What is a conservative after all but one who conserves

"What is a conservative after all but one who conserves..."
-Ronald Reagan

The conservation of natural resources is not, and should not be, a partisan issue. Both Republicans and Democrats, conservatives and liberals, want a strong economy, and an economy with excess waste is not as strong as it could be. For the good of the economy, we should be pursuing opportunities to use energy more efficiently.

Wasted energy is ubiquitous.  Studies abound that show we’re achieving only a fraction of the energy efficiency that could be attained more cheaply than generating electricity to serve inefficient loads.

The arguments against efficiency are tired and often repeated: The programs are subsidies (never mind that every single source of energy gets subsidies).

Another common one: If efficiency made economic sense, people would already be doing it. This argument, of course, glosses over the myriad barriers to efficiency including lack of knowledge and information, and unwillingness to use—or lack of—upfront capital to make improvements.

So how do we become more efficient?

The most straightforward way is to increase the ratepayer funded programs. They are successful: a third party review of utility programs verified they were achieving savings for less than two pennies per kilowatt-hour (the average residential electric rate in Texas is above ten cents).

So what could Texas do to increase conservation and efficiency, to root out waste and inefficiency?

An essential step will be to align utilities’ financial interests with those of their customers. Utilities, under traditional ratemaking, are volumetric businesses: the more they sell, the more revenue they receive. Getting utilities to wholeheartedly support energy efficiency is difficult because they are being asked to sell less of their product.

But there are ways to align utility incentives with greater efficiency. Alternative regulatory mechanisms have been developed and deployed over the last 35 years, and are now used in a majority of states to change the incentives of utilities in an attempt to internalize a drive for greater efficiency by a state’s utilities. 

Further, utilities’ profits are tied to building new infrastructure. There are cases where transmission and distribution infrastructure could be unnecessary if energy efficiency, demand response, and distributed generation were targeted to a particular part of the grid but deploying these demand side resources would significantly harm the utility’s bottom line in the current regulatory structure.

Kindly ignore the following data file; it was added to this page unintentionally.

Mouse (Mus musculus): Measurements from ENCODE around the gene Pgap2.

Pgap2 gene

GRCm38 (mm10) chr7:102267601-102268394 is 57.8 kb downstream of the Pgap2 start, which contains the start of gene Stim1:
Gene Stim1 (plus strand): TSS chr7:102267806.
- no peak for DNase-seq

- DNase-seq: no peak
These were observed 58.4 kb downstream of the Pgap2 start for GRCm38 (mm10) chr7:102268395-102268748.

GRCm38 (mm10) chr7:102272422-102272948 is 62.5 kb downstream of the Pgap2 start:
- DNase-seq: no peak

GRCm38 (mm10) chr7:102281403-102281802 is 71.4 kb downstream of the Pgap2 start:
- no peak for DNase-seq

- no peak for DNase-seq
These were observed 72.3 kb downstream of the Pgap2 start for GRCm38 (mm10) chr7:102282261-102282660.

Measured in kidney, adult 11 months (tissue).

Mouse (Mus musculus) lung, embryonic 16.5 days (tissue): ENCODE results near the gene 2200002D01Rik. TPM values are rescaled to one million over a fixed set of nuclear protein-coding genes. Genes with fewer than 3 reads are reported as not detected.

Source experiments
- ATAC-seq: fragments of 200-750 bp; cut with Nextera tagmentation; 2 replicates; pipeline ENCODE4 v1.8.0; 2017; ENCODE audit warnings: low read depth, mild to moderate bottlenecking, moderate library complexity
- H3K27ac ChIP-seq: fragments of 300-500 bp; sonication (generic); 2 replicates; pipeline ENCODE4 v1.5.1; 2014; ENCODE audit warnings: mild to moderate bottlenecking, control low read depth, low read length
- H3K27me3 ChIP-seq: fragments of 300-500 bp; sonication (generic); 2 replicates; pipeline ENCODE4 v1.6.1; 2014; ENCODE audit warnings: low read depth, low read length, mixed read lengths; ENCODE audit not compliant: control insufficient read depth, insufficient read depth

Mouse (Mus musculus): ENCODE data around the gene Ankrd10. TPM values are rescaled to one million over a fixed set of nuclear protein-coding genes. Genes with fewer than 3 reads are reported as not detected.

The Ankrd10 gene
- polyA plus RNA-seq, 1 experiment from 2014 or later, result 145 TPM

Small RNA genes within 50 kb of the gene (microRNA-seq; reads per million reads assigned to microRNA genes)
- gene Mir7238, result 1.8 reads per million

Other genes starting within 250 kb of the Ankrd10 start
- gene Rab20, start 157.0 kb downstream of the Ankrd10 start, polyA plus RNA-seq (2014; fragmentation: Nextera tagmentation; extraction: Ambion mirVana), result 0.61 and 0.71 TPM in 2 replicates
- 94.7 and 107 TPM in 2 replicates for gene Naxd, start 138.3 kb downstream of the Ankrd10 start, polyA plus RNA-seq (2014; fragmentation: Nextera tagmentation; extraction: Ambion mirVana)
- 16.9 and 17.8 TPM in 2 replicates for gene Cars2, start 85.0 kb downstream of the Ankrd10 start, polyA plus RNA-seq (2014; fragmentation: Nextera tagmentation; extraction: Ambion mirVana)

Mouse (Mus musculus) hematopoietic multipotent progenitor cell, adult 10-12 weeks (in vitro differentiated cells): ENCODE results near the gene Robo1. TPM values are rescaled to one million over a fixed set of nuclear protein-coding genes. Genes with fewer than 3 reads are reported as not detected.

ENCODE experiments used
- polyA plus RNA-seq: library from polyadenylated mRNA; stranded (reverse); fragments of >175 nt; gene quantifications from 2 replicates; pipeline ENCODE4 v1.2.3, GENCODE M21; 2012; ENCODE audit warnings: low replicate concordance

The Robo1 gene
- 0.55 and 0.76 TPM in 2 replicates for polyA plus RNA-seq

One utility, ConEd in New York, is working with regulators to overcome this problem. They have received approval for $250 million in targeted demand side management programs to obviate the need for $1 billion in transmission and distribution upgrades.

There are also discussions ongoing around the country and the world about performance based ratemaking. Why not give utilities the potential for higher rates of return if they meet certain goals?

Increased energy efficiency, demand response, and distributed generation would hopefully be among those but incentives could also be provided for other broadly supported goals including system reliability, customer satisfaction, strategic load reductions, total cost of service, and efficiency of the utility’s operations, among others.

Demand growth is slowing as energy efficiency gains take hold. Building codes, appliance standards, and successful energy efficiency rebate programs have driven electric demand growth to less than 1 percent nationally compared to 2.4 percent in the 1990s, 4.6 percent in the 1970s, and 9.8 percent in the 1950s.

As efficiency increases and solar energy becomes more widely adopted, those growth rates will continue to decline and may even go negative. Utilities are rapidly coming to understand that new regulatory models are necessary now, and will become even more important over time, to allow them to remain financially healthy.

There are other ways to align utility interests and they should all be explored. But ultimately policymakers of all backgrounds and political persuasions should support ratemaking approaches that lead to lower overall costs, and a stronger economy, while maintaining the financial health of utilities. Overall the state should consider forms of regulation that allow utilities to become more focused on service, quality, and lower electric bills for their customers and less concerned with volume of sales.

Editor’s Note: This opinion piece is adapted from a whitepaper prepared for the SPEER Commission on Texas Energy Efficiency Policy. The whitepaper contains more detail and context. Please click here to review final recommendations of the SPEER Commission and for additional background information.


Doug Lewin is executive director of the South-central Partnership for Energy Efficiency as a Resource (SPEER). He earned his bachelor’s and master’s degrees from the University of Texas at Austin. Doug may be contacted at dlewin@eepartnership.org. Follow SPEER on Twitter @EEpartnership.


The views expressed by contributors to the Cynthia and George Mitchell Foundation's blogging initiative, "Achieving a Sustainable Texas," are those of the authors and do not necessarily represent the views of the foundation. 



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